Should a society that values tolerance tolerate intolerance? In a world committed to non-discrimination, can a state discriminate against those who discriminate?
Those mind-bending questions are behind the case of the same-sex couple and the religious baker that the Supreme Court heard Tuesday. The facts are quite simple: A gay couple in Colorado wanted a custom cake for their wedding. They went to Masterpiece Cakeshop for the cake, but the baker refused to serve them, claiming his religion forbade him from supporting same-sex marriage. Colorado, which bans shops open to the public from discriminating based on sexual orientation, found that the baker violated the law. Now, that baker is arguing to the Supreme Court that the state's anti-discrimination law violates his constitutional right to freedom of religion.
In other words, the baker is saying: Colorado has to tolerate the baker's intolerance and can't discriminate against the baker who discriminates. Got it?
Justice Anthony Kennedy sure does. At the argument before the Supreme Court Tuesday morning, he dropped the hammer on the state of Colorado while its lawyers argued that the state law is generally applicable – that everyone in business has to follow it, no matter their religion (or lack thereof). Therefore, the state's argument went, the law does not violate anyone's religious freedom.
"Tolerance is essential to a free society," Kennedy said in the midst of that argument. "And tolerance is most meaningful when it's mutual. It seems to me that the state in its position here has been neither tolerant nor respectful of [the baker's] religious beliefs."
Now, all the usual caveats apply here: Justices say lots of different things during oral argument to test various theories and probe the positions of the lawyers and their colleagues. They don't necessarily believe everything that comes out of their mouth, so you can never say for sure how a justice will rule until the decision is handed down. And justices can change positions in cases at any time until the case is decided.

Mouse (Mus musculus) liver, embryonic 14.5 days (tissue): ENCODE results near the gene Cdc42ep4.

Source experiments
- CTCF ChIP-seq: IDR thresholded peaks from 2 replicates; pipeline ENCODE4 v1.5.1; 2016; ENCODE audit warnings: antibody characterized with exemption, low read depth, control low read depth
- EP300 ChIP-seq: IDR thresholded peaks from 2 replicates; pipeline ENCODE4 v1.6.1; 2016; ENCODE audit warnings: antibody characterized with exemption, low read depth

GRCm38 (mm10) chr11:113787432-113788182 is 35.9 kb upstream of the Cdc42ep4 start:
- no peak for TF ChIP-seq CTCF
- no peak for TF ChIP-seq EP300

But, let's be real: Justice Kennedy sits at the center of the Supreme Court, meaning that, particularly in close cases, what he wants is what the Court does. It's been that way for a long time, and will continue until the Court's composition changes. So, with all eyes and ears on him, Kennedy proclaiming that he thinks the state is not being "tolerant nor respectful" is about as clear an indication of what will happen in this case as anyone could have possibly expected from Tuesday's arguments.
It doesn't matter that this is a slippery slope to other businesses discriminating against gay people. The lawyer for the baker tried to lay out a differentiation there, saying custom-cake bakers are different because they are expressing themselves through their work. So, the lawyer was saying, a chef or a tailor or anyone else who does business with the same-sex couple for their wedding is not speaking against their religion. Why? Because, well, they just aren't. Taking a cue from Justice Samuel Alito, who made such an argument in the Hobby Lobby case, the lawyer also said that race is different, and that it would be discriminatory for a baker to deny services to an interracial couple. It was an incredible instance of "the words are coming out of my mouth, so it must be true" reasoning.
So what we're left with is an argument that boils down to bakers and gay people being special. Bakers are supposedly special because, unlike other service providers, they communicate their message in a unique way. And gay people, unlike other groups that have previously been subject to discrimination, are apparently special in that their dignity is just not as important as others'.
And that's the argument Justice Kennedy very clearly tipped his hand toward Tuesday morning.